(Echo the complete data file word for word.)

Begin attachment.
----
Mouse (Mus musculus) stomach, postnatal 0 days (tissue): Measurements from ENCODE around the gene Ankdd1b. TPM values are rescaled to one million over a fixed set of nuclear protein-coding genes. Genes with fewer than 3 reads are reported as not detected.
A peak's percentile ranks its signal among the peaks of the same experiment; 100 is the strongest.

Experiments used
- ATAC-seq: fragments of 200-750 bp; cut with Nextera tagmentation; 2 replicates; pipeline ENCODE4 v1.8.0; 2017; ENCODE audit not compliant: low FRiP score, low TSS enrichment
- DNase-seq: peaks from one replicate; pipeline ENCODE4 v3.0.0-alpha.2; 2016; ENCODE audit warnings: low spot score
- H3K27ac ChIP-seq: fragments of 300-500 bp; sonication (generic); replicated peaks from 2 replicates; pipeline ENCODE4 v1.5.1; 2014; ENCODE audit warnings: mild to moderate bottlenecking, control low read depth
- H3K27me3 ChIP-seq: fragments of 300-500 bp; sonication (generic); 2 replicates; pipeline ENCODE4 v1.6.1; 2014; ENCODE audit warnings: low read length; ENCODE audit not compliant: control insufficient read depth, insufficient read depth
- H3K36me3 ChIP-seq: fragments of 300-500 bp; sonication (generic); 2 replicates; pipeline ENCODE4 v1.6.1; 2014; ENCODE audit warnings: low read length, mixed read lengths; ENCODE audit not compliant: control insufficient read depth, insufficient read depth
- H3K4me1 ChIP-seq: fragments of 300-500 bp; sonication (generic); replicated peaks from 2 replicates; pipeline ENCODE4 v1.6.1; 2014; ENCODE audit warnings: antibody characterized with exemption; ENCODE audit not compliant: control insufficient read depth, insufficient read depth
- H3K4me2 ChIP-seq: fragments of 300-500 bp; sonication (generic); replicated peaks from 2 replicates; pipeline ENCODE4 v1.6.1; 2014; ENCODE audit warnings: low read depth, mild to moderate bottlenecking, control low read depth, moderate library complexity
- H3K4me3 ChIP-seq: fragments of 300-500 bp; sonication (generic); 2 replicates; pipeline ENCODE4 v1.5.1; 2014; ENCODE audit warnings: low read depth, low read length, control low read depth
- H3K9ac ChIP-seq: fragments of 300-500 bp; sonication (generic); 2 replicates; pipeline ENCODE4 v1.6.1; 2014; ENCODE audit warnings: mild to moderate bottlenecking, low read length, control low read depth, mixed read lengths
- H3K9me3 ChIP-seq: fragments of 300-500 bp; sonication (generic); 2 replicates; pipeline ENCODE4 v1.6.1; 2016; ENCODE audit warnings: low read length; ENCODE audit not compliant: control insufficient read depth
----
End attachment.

Mouse (Mus musculus) stomach, postnatal 0 days (tissue): Measurements from ENCODE around the gene Ankdd1b. TPM values are rescaled to one million over a fixed set of nuclear protein-coding genes. Genes with fewer than 3 reads are reported as not detected.
A peak's percentile ranks its signal among the peaks of the same experiment; 100 is the strongest.

Experiments used
- ATAC-seq: fragments of 200-750 bp; cut with Nextera tagmentation; 2 replicates; pipeline ENCODE4 v1.8.0; 2017; ENCODE audit not compliant: low FRiP score, low TSS enrichment
- DNase-seq: peaks from one replicate; pipeline ENCODE4 v3.0.0-alpha.2; 2016; ENCODE audit warnings: low spot score
- H3K27ac ChIP-seq: fragments of 300-500 bp; sonication (generic); replicated peaks from 2 replicates; pipeline ENCODE4 v1.5.1; 2014; ENCODE audit warnings: mild to moderate bottlenecking, control low read depth
- H3K27me3 ChIP-seq: fragments of 300-500 bp; sonication (generic); 2 replicates; pipeline ENCODE4 v1.6.1; 2014; ENCODE audit warnings: low read length; ENCODE audit not compliant: control insufficient read depth, insufficient read depth
- H3K36me3 ChIP-seq: fragments of 300-500 bp; sonication (generic); 2 replicates; pipeline ENCODE4 v1.6.1; 2014; ENCODE audit warnings: low read length, mixed read lengths; ENCODE audit not compliant: control insufficient read depth, insufficient read depth
- H3K4me1 ChIP-seq: fragments of 300-500 bp; sonication (generic); replicated peaks from 2 replicates; pipeline ENCODE4 v1.6.1; 2014; ENCODE audit warnings: antibody characterized with exemption; ENCODE audit not compliant: control insufficient read depth, insufficient read depth
- H3K4me2 ChIP-seq: fragments of 300-500 bp; sonication (generic); replicated peaks from 2 replicates; pipeline ENCODE4 v1.6.1; 2014; ENCODE audit warnings: low read depth, mild to moderate bottlenecking, control low read depth, moderate library complexity
- H3K4me3 ChIP-seq: fragments of 300-500 bp; sonication (generic); 2 replicates; pipeline ENCODE4 v1.5.1; 2014; ENCODE audit warnings: low read depth, low read length, control low read depth
- H3K9ac ChIP-seq: fragments of 300-500 bp; sonication (generic); 2 replicates; pipeline ENCODE4 v1.6.1; 2014; ENCODE audit warnings: mild to moderate bottlenecking, low read length, control low read depth, mixed read lengths
- H3K9me3 ChIP-seq: fragments of 300-500 bp; sonication (generic); 2 replicates; pipeline ENCODE4 v1.6.1; 2016; ENCODE audit warnings: low read length; ENCODE audit not compliant: control insufficient read depth